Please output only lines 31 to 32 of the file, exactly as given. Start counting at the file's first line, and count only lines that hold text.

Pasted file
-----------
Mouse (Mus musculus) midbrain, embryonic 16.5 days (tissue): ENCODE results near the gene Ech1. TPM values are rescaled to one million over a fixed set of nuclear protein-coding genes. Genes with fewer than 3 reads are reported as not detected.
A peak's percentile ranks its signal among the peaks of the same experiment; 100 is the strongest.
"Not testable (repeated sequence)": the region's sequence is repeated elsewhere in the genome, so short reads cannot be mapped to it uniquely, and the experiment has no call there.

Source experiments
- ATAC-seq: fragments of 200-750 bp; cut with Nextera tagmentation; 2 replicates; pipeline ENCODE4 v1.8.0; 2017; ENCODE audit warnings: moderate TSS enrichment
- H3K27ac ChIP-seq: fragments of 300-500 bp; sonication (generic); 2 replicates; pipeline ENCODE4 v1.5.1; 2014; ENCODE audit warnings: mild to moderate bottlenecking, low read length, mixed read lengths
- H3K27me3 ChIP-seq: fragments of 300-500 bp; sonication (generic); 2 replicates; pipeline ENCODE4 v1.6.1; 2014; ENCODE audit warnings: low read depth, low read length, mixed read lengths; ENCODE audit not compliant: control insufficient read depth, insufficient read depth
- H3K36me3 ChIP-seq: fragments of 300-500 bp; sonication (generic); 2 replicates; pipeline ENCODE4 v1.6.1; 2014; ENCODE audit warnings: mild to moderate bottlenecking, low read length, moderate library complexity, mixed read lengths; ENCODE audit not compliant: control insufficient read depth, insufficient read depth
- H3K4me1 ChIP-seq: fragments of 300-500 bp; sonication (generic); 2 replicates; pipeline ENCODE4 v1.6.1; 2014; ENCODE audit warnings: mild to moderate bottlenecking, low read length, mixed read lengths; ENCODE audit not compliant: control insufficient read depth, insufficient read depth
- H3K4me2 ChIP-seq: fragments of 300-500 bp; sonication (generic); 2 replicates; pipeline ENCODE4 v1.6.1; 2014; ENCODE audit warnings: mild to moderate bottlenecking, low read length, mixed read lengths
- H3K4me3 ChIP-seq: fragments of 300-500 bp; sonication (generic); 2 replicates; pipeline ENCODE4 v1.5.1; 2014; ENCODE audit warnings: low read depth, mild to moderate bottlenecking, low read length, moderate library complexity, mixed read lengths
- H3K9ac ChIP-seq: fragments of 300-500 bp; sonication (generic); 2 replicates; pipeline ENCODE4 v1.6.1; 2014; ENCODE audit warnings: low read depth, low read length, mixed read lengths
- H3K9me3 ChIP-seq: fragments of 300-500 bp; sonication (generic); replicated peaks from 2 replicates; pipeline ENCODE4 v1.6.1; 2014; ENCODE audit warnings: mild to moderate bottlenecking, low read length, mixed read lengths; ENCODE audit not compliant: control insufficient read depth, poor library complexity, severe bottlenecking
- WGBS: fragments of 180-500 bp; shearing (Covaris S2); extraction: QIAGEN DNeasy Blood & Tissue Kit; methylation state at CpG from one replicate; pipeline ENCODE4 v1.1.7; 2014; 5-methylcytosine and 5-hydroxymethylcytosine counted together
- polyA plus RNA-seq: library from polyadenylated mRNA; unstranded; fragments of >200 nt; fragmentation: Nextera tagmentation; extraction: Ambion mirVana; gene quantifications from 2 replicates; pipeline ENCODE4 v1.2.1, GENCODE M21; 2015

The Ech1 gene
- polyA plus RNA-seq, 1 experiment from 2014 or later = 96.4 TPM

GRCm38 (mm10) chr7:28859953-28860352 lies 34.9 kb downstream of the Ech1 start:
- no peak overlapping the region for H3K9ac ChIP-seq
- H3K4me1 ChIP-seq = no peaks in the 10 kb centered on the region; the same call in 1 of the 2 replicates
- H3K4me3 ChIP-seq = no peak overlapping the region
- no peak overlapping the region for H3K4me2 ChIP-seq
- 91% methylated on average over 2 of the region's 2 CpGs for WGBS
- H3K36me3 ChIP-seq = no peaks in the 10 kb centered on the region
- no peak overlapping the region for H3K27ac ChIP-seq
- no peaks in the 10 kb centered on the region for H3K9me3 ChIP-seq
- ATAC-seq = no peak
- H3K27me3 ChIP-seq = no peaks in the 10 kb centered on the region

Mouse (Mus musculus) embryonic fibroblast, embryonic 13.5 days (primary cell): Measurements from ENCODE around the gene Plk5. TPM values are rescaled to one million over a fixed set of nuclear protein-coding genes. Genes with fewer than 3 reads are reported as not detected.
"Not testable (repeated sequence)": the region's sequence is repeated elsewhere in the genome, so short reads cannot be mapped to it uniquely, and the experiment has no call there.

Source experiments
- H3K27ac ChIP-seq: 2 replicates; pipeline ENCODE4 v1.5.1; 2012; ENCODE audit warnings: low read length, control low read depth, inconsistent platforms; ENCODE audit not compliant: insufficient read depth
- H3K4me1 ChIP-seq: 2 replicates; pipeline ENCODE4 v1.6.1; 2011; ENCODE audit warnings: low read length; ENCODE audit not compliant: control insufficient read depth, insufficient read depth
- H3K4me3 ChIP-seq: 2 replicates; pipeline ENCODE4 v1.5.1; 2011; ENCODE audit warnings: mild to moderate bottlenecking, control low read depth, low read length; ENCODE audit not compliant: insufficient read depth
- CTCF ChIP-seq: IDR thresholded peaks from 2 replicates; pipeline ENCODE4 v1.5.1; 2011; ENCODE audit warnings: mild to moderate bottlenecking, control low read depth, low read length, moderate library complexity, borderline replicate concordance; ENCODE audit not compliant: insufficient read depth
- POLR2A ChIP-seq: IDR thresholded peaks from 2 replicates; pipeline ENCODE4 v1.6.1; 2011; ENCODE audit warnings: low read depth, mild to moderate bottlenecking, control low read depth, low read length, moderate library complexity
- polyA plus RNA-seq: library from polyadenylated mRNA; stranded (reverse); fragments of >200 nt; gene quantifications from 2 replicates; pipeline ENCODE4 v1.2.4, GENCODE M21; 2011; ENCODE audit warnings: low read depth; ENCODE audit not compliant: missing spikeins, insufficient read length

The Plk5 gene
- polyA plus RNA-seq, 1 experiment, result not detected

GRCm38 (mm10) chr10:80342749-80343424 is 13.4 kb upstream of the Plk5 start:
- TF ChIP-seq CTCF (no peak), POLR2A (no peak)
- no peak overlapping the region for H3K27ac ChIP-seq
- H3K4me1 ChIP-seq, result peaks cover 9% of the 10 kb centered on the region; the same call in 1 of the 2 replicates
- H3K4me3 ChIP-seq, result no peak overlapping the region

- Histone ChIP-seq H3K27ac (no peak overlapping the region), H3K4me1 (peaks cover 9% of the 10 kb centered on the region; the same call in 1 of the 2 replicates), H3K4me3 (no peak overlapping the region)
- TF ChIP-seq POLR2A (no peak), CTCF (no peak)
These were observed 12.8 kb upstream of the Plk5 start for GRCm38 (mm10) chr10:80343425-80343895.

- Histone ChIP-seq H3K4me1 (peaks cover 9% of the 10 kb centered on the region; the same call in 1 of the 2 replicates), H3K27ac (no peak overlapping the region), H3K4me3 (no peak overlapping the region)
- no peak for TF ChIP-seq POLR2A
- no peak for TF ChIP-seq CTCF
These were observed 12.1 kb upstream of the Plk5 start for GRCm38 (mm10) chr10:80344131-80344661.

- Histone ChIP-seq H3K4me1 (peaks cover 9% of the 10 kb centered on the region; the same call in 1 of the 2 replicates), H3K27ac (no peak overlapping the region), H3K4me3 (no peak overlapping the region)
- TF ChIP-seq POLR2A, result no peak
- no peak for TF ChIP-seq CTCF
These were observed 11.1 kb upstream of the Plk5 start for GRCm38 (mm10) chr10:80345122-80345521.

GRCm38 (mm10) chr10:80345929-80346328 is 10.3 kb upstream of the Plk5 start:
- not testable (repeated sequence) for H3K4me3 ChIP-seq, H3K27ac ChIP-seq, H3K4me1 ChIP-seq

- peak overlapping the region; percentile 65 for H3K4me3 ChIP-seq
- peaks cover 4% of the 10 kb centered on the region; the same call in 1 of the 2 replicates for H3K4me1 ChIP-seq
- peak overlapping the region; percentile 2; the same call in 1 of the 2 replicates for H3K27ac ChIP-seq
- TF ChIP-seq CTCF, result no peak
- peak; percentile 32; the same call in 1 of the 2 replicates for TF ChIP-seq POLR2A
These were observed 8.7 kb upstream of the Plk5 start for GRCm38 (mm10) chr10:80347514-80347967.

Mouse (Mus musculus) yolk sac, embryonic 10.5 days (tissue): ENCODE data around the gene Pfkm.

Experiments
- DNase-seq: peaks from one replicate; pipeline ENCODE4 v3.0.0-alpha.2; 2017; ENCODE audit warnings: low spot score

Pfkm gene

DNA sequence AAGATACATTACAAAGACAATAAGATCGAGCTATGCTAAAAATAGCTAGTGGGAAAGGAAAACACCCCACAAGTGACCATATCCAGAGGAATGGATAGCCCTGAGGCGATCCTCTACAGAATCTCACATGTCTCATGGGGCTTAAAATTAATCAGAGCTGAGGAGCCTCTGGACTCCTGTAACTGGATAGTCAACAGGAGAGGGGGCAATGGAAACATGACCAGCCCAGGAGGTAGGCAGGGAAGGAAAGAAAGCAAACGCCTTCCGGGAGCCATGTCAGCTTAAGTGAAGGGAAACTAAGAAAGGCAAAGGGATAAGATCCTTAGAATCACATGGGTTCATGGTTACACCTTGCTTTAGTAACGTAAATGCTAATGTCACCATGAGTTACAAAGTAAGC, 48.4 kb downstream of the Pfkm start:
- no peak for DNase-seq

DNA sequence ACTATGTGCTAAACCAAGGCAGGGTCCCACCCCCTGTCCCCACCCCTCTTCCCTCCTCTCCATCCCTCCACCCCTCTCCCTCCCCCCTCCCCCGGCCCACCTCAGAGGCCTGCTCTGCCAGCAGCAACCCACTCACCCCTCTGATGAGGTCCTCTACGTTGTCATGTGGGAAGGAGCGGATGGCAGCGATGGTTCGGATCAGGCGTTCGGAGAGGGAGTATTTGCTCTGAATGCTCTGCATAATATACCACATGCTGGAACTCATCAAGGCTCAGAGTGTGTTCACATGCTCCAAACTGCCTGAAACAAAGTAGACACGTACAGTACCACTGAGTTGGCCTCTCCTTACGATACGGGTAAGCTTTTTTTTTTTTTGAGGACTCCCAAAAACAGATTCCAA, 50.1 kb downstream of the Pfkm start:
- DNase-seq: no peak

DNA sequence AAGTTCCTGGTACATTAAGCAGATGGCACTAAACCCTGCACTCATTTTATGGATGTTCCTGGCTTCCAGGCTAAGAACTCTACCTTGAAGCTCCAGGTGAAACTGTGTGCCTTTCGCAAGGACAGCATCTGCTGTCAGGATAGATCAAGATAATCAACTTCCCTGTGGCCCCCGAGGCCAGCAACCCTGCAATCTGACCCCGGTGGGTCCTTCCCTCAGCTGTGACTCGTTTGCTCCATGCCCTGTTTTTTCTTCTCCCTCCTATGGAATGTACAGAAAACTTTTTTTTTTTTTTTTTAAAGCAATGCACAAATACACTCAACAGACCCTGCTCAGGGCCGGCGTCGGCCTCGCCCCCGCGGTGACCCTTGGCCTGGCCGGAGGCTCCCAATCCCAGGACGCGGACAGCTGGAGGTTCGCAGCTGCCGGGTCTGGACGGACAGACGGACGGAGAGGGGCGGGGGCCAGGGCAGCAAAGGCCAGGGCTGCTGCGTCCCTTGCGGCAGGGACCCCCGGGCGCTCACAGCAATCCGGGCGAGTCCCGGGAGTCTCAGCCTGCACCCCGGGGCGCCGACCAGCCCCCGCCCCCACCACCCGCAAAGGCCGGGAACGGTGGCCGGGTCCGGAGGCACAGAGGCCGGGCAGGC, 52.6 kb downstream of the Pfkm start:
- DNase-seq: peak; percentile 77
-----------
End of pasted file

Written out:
Source experiments
- H3K27ac ChIP-seq: 2 replicates; pipeline ENCODE4 v1.5.1; 2012; ENCODE audit warnings: low read length, control low read depth, inconsistent platforms; ENCODE audit not compliant: insufficient read depth